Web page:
Title: You’re Next
Release Date: August 23, 2013
Cast: Sharni Vinson, Nicholas Tucci, Wendy Glenn, AJ Bowen, Amy Seimetz, Rob Morgan, Barbara Crampton
Director: Simon Barrett
Studio: Snoot Entertainment
Genre(s): Horror, Gore, Family Drama
Nothing says family get together like a good ol’ fashion slaughter.
That’s at least what you’re going to find in this year’s release, You’re Next. Originally released at the Toronto International Film Festival in 2011, I honestly have no idea why it’s taken so long for this movie to find a distributor and see a big screen release. It seems to have gotten fairly decent reviews on Rotten Tomatoes from critics and what not so I’m kind of surprised that it’s just now coming out.
For a horror film fan, You’re Next is more than worth a lock. I’m usually a pretty decent connoisseur of the genre and I’ll give pretty much any and every film a chance. And You’re Next was one that I was particularly interested in after all the effort that Lionsgate went through to promote the film. In their ten poster swag bag at Comic Con they had like three posters for You’re Next and they spent the next four days giving away more and handing out masks based on the film. But other than that I really had no idea what this was going to be about.
Well, besides murder obviously.
Lots and lots of murder.
So the basic premise of the movie is that you’ve got the Davison family getting together to celebrate their parents’ anniversary in some middle-of-nowhere mansion that the family’s wealthy father bought as a project after retirement. Fancy, big house. Middle of the woods. Yeah. We’re off to a great start here, Davisons. It starts off introducing all the various characters which include the painfully normal parents; golden boy older brother Drake with his trophy wife; fat, nerdy, self-conscious Crispin and his mysterious former grad student fiancee Erin; the adorable and forgettable little sister and her artsy boyfriend; and the weird Felix and his weirder girlfriend Zee – with two Es at the end. He’s very specific.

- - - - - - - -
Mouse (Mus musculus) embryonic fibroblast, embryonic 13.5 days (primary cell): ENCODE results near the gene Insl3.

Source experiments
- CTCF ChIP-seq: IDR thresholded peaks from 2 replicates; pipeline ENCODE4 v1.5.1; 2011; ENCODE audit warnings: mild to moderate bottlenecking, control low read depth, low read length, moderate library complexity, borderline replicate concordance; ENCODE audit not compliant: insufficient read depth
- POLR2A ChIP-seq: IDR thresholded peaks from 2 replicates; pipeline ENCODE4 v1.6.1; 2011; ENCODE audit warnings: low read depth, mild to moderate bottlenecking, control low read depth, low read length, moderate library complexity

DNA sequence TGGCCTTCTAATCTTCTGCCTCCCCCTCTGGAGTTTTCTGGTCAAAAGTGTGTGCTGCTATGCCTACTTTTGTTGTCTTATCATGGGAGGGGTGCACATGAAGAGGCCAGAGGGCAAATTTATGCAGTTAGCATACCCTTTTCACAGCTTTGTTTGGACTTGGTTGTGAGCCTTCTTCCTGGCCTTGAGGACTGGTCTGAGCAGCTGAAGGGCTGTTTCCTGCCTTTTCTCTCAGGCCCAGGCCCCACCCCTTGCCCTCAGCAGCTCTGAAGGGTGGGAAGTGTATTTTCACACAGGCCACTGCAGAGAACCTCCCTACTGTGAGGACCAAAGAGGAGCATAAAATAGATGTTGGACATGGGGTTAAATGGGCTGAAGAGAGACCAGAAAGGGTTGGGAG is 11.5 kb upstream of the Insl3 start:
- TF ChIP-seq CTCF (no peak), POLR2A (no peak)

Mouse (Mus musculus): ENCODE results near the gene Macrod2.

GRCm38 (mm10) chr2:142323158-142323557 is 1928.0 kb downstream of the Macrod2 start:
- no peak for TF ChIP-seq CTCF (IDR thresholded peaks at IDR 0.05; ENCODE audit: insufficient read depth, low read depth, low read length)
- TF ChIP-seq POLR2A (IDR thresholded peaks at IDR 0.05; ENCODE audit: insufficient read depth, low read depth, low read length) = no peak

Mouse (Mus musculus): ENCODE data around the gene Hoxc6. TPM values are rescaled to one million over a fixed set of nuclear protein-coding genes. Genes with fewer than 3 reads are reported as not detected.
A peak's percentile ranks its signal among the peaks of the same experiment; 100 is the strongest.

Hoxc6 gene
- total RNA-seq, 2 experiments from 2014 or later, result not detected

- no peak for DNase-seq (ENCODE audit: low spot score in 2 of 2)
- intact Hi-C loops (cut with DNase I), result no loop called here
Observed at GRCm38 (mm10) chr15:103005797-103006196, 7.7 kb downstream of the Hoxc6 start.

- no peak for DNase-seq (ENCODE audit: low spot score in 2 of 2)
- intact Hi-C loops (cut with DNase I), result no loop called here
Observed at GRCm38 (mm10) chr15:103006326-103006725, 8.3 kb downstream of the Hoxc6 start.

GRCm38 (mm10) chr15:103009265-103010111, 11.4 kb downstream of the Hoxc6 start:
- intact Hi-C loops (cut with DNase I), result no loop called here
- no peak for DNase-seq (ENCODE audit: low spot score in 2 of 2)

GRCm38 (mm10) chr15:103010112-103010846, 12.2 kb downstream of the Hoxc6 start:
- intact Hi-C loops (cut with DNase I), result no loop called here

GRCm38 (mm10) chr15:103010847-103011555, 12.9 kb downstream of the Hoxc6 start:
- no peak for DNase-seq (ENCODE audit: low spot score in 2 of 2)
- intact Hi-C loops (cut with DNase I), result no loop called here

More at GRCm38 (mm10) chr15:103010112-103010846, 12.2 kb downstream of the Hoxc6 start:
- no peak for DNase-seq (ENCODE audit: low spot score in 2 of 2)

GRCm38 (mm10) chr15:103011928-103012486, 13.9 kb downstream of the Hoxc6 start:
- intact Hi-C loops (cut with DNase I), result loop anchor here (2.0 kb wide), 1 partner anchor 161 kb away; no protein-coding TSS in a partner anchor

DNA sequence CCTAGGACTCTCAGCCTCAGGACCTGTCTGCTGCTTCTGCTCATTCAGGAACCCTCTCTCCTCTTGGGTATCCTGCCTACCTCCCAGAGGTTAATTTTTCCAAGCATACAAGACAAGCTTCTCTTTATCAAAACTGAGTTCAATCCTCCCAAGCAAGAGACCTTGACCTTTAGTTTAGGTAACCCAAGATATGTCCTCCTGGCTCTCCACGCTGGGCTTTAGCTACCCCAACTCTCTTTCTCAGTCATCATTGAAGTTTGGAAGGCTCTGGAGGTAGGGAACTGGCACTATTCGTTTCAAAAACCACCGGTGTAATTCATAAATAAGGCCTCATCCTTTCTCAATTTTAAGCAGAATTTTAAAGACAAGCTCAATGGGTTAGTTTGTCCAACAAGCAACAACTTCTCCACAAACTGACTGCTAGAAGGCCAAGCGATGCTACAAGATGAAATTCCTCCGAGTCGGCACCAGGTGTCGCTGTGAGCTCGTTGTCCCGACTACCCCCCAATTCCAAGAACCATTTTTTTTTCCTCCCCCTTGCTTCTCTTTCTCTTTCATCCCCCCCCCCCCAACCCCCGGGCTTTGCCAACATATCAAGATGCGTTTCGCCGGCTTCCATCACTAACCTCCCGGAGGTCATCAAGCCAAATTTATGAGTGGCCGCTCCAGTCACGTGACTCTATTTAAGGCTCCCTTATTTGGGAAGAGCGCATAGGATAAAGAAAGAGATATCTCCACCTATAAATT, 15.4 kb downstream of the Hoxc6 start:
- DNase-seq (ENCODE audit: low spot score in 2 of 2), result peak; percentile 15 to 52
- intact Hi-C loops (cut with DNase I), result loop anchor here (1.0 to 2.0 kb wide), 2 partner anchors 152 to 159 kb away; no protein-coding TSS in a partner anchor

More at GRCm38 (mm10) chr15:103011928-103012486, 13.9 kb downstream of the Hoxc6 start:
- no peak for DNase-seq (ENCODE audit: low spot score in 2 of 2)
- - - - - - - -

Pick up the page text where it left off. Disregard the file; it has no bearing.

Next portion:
Basically, you know from the beginning that you’re going to watch all these people die horribly. And so any attachment you might have felt to them goes out the window pretty quick. Crispin and Erin are meant to be your sort of POV characters and that’s obvious from their initial arrival. But it’s hard sometimes to really appreciate Crispin who goes from being the bullied brother to just as much an antagonist as Drake – who he hates. You actually get pretty overly saturated in Crispin and Drake’s drama before crossbow bolts start flying and people start screaming and dying and what not. The family realizes pretty early on that there are people out in the woods – and in the house – intent on massacring them and the next hour or so has them running around the house, trying to escape to get help, and dying in terrible ways.
It’s also Crispin’s girlfriend Erin utilizing her Australian outback survivalist childhood upbringing to combat the killers. (Just, you know, not to save anyone else in the family at all.)